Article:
Things Only People Who Played Little League Will Remember
Put on your stirrups, throw on your tiny jersey and walk on down memory lane, when the fields were small, the umpires were just as blind and the parents were loud.
It's time to talk Little League.
For most, our formative years playing baseball were about fun and postgame snacks, leaving the true passion for the parents peppering the stands.
Here is a brief breakdown of the things that rush to our minds the second we conjure our own Little League-playing days.
Of course, there will be overlap with your own experiences, but we would love to hear what you remember: the good, the bad and the hilarious.
Note: Some examples are specific to late-1980s and 1990s kids, so I hope you will find it in your heart to forgive.
Life was so much easier when you were a kid (Read: better). A job well done was met with a pat on the back and maybe, just maybe, a trip to get pizza with the team.
Whether to kick off the season or to celebrate a win, the best part of Little League jubilation was knowing pizza with the team was in your future.
The pizza parlour, as we all know, was a magical place, filled with pitchers of root beer, piles of pepperoni slices, pinball machines and marathon sessions of Super Off-Road.
For one day, the quarters flowed like water from your parents' hands, as they just wanted you to give them a brief respite.
I've been trying to incorporate this into my own life, suggesting to my wife that household chores and completed errands should be met with pizza parties.
So far I have been unsuccessful. Please let me know how you all do with your spouses.
- The Usual: fruit snacks, Fruit Roll-Ups, Capri Suns and other delights.
- The Awesome Result of Laziness: The parents in question forgot they were on snack duty, so they had to bulk buy hot dogs at the snack stand during the game. Hooray for adult-onset memory loss.
- The Bountiful: This was the Mardi Gras spread, complete with all the best, including but not limited to: Gushers, Squeez-Its and candy.
- The Lame: This was as lackluster as finding out there would be just orange slices and bottled water to as awful as finding out that no snacks would be provided. The latter is an unforgivable offense that pretty much ruined childhood. You have been warned, parents.
This is the big one, folks. The veritable Super Bowl of Little League memories.
We are talking about postgame snacks, goodies and delicious baseball eats.
The first question offered by any kid, well ahead of "What's the lineup, coach?" was "Whose parents are on snack duty, and what did they bring?"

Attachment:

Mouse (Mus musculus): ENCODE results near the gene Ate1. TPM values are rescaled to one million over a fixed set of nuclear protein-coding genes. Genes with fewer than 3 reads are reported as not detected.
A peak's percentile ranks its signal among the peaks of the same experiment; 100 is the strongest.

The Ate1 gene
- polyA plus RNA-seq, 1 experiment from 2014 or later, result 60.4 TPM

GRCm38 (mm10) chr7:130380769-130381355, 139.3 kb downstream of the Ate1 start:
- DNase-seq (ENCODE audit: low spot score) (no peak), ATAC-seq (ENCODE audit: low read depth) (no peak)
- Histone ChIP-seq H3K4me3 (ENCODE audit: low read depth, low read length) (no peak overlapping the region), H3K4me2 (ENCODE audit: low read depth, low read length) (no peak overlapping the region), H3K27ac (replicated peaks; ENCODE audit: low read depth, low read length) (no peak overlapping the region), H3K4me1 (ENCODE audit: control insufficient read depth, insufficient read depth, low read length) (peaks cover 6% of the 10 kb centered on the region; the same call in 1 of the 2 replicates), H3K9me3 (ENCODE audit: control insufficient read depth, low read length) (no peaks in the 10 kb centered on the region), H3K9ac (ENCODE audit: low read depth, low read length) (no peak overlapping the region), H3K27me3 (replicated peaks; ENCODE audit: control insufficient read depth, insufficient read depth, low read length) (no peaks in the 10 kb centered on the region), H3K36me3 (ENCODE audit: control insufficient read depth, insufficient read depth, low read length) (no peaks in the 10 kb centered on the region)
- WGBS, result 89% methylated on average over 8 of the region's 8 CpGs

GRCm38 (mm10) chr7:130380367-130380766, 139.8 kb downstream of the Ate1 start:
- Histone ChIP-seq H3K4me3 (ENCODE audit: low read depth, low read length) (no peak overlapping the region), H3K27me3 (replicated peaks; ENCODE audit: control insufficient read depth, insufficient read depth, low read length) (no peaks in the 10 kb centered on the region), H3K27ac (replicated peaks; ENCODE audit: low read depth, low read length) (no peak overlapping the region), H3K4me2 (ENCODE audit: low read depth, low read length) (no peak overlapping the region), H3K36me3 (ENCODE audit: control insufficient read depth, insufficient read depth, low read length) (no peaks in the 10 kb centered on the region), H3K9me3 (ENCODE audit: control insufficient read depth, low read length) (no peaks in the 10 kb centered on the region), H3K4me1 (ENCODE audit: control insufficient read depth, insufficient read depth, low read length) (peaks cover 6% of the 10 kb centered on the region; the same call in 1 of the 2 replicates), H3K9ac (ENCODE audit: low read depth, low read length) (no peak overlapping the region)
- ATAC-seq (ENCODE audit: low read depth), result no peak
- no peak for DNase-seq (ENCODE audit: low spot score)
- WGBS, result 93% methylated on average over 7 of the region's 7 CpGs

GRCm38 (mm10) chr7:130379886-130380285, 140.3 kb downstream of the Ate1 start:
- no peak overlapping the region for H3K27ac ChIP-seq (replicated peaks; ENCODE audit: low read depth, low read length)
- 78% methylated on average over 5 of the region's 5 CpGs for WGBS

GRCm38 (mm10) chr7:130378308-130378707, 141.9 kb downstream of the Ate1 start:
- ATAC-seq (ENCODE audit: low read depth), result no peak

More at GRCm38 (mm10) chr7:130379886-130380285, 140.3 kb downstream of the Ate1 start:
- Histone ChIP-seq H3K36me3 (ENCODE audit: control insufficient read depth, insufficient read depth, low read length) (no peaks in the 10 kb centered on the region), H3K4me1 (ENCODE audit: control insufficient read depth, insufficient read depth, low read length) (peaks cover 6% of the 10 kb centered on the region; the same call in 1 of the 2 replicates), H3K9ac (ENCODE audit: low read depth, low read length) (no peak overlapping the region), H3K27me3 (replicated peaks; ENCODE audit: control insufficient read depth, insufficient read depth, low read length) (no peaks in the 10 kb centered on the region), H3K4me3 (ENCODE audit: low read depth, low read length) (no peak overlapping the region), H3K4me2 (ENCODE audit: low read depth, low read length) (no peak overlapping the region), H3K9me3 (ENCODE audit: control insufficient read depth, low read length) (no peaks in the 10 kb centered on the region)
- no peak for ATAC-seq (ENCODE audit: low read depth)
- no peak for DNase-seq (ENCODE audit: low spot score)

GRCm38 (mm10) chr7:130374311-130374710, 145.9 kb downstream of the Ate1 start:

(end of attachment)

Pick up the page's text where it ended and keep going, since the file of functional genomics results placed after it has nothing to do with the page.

What came next fit into one of various buckets.
Now, this is a good time to remind you that amid these snacks, if you were lucky, there was an instance or two of the crème de la crème of childhood beverages: Hi-C Ecto Coolers.
Get back on it, Hi-C.
Get a Foul Ball, Win a Candy
Perhaps it was just my league, but if you were in the stands and ran down a foul ball that left the field, you could get something from the snack stand for returning it.
It makes sense, because Little League games don't feature the buckets of balls MLB ones do, so you need those to come back.
However, that led to the obvious sprint to get to the ball, as if the baseball was the one ring and you and your friends were ringwraiths tracking it down.
More accurately, it was the same as some adults trying to get a free ball at a Little League game, as seen here.
Excited About the Little League World Series
Now, don't get me wrong, because there is still a certain part of me that enjoys watching kids battle for Little League supremacy in the summer.
When you see how national attention and immense pressure can affect these young athletes, it sort of loses its luster, though.
However, being a kid in Little League meant watching the World Series with the fervor we now do with March Madness or the Super Bowl.
Perhaps it was that thought that crept through the transom of your mind that all you needed was to make the All-Star team, and you would punch your ticket to Williamsport shortly there after.
Watching Parents Freak out
- Little League success
- everything else
According to my childhood experience, the best way to have parents lose their minds is to break an expensive vase while horsing around in the house or to have their kids enrolled in Little League.
Thankfully, my own parents were even-keeled about the entire Little League experience.